2017-01-05 12:27 PM
An application has the requirement to access 100 folders / shares within one UNC path, they also need to access a text file from the same UNC path.
Following is the example:
The storage requirement is over 70 TB, and we like to split it into multiple volumes due to backup / recovery requirements. But if we split into multiple volumes (let say 10 volumes, and each volume has 10 shares), then the 100 shares will not be under the same UNC path. it will be like \\verserve1\vol1\00... \\vserver1\vol2\10
We did try to map the shares from each volume to root (e.g. \\vserver1\00; \\vserver1\01...), but I don't know how to map to the network volume without the share name. In addition, I don't know how to allow the application to create / read / write a text file on the UNC path \\vserver1.
The only way we can think of is to create 100 volumes which is quite a bit to manage.
Any suggestion other than creating 101 volumes??
2017-01-08 02:44 PM
Have you considered implementing DFS? Does your application support accessing a DFS link?
Using a DFS namespace to access the data will enable you to abstract the actual UNC Path of the CIFS share.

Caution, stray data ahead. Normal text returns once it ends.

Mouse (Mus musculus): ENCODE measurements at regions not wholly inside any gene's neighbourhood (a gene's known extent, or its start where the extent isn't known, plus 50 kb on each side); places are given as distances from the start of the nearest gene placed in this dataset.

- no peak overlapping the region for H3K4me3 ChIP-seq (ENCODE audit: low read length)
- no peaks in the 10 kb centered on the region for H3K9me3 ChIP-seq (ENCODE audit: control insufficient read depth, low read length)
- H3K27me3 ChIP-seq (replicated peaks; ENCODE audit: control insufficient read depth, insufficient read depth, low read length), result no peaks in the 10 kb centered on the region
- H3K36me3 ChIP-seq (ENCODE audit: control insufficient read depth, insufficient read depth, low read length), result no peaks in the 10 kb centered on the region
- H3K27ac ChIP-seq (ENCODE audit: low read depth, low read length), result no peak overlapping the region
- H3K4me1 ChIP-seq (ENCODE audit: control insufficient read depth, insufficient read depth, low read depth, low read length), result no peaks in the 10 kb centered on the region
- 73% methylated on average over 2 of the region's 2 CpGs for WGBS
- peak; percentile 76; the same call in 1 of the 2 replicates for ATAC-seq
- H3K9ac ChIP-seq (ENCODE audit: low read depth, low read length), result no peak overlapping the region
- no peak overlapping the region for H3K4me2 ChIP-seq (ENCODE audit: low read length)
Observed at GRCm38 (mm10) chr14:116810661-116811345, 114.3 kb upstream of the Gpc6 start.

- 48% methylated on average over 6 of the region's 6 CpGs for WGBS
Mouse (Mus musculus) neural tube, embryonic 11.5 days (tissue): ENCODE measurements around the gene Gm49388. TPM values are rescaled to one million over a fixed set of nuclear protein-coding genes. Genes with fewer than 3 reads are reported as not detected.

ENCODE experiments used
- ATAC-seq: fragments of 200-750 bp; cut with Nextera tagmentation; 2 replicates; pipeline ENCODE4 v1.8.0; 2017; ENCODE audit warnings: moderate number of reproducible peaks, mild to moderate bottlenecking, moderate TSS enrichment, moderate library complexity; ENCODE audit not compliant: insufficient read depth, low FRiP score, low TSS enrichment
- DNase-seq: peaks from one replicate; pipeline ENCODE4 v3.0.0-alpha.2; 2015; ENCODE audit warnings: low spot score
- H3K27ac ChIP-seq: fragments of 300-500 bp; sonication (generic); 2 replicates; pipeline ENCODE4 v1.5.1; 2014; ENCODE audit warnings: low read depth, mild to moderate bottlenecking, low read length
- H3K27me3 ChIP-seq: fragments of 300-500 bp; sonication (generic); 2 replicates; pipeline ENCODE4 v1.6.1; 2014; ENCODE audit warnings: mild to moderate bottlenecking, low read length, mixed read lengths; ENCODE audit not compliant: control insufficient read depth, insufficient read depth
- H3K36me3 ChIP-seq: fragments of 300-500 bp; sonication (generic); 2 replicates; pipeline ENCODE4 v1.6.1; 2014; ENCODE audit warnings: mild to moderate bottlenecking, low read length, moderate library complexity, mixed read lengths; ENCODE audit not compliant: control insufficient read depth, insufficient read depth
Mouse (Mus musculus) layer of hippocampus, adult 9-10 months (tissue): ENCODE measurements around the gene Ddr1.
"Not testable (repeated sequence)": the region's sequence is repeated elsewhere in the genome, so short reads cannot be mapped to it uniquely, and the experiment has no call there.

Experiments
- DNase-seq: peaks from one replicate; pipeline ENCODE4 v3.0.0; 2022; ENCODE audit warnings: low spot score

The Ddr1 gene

So if i understand your requirement, folder 00-09 would be created in volume1, folders 10-19 in volume2 etc. You would then configure DFS to something like:
This approach would require you to setup and configure DFS for the 100 folders (DFS Links\Targets) which is a bit of work but it can easily be scripted using dfsutil.exe or powershell cmdlets. Hope that helps
2017-01-09 01:48 AM
The 100 volumes approach is probably the cleanest option. more like 101 volumes:
1 vol called audio, then 00-99
Mount audio in the root of the namespace and share it out, then junction the rest under /audio. You get the namespace layout your are looking for under a single unc path, with volume level granularity for backup/restore/vol moves, etc.
You could also see if flexgroups will fit your requirements. If so, that's even better.
2017-01-09 03:47 PM
I agree with Sean's approach on this, it is the optimal solution from a storage perspective. You might consider DFS if there is a specific reason why you don't want to create the 100 volumes? Either way you will have to manage 100 volumes or you will have to manage 100 DFS links.
Another point you might consider from an application perspective is abstracting the vserver name to ensure the application accesses the data using a DNS CName rather than the actual name of the vserver. This will enable flexibility if you ever need to migrate the application\data in future.
EG: DNS CName = VserverName
application1 = vserver1 (IE your DNS CName record "application1" should point to the DNS A Record for "vserver1")
If you do this and your application is using CIFS to access the data then ensure you should also set an SPN on the vservers AD computer object to enable Kerberos authentication.
Let me know if you have any questions.